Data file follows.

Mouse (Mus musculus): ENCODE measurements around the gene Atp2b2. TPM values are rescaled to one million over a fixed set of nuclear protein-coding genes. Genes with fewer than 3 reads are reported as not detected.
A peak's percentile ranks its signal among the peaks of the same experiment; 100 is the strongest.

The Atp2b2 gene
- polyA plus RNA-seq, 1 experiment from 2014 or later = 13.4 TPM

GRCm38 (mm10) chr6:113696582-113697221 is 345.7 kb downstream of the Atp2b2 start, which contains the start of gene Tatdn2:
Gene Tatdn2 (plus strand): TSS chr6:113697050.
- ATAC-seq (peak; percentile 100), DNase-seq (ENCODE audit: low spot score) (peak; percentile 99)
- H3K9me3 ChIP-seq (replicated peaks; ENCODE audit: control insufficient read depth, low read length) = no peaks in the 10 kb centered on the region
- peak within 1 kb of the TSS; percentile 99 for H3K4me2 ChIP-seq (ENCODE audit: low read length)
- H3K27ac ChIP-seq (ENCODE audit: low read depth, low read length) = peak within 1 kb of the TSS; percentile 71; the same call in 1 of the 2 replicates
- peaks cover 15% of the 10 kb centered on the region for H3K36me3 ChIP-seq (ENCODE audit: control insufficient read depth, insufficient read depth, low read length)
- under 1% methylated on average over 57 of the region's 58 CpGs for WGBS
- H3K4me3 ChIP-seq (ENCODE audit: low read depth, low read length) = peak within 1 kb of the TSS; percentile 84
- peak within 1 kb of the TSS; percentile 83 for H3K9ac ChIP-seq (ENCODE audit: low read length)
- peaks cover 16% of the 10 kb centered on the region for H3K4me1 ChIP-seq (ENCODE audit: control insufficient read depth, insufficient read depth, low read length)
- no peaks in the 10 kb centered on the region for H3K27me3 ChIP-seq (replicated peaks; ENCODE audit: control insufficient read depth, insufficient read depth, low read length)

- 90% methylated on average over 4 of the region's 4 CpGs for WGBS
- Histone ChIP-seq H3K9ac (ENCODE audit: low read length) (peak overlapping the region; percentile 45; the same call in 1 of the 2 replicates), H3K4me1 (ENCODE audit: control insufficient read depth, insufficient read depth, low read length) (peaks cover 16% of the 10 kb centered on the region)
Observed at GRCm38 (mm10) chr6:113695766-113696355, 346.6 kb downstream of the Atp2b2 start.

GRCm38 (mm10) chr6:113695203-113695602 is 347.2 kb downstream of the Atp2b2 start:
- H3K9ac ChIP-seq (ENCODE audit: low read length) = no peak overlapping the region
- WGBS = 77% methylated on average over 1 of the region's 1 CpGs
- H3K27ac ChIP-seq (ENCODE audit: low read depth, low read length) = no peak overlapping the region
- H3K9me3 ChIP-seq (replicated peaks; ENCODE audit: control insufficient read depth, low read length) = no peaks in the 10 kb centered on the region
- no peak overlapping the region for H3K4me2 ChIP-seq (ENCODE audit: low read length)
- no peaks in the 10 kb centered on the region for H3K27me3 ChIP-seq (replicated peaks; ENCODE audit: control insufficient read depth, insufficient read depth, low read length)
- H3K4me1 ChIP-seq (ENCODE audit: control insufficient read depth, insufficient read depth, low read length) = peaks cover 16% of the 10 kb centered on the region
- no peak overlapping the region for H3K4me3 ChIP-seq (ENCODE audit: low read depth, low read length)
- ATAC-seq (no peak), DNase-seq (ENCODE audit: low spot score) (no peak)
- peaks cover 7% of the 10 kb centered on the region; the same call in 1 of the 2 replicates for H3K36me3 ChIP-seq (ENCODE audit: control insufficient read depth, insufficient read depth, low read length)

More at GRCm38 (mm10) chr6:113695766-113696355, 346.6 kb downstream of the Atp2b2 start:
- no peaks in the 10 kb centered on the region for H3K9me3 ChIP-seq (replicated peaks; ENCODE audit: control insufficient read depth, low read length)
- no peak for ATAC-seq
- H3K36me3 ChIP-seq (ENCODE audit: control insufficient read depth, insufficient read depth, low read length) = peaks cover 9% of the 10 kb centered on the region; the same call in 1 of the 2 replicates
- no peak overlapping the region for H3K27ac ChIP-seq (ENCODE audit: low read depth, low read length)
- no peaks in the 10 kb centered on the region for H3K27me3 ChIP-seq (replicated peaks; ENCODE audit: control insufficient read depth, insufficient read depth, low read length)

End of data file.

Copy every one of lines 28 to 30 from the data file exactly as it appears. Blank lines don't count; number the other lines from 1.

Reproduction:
- no peak overlapping the region for H3K4me3 ChIP-seq (ENCODE audit: low read depth, low read length)
- ATAC-seq (no peak), DNase-seq (ENCODE audit: low spot score) (no peak)
- peaks cover 7% of the 10 kb centered on the region; the same call in 1 of the 2 replicates for H3K36me3 ChIP-seq (ENCODE audit: control insufficient read depth, insufficient read depth, low read length)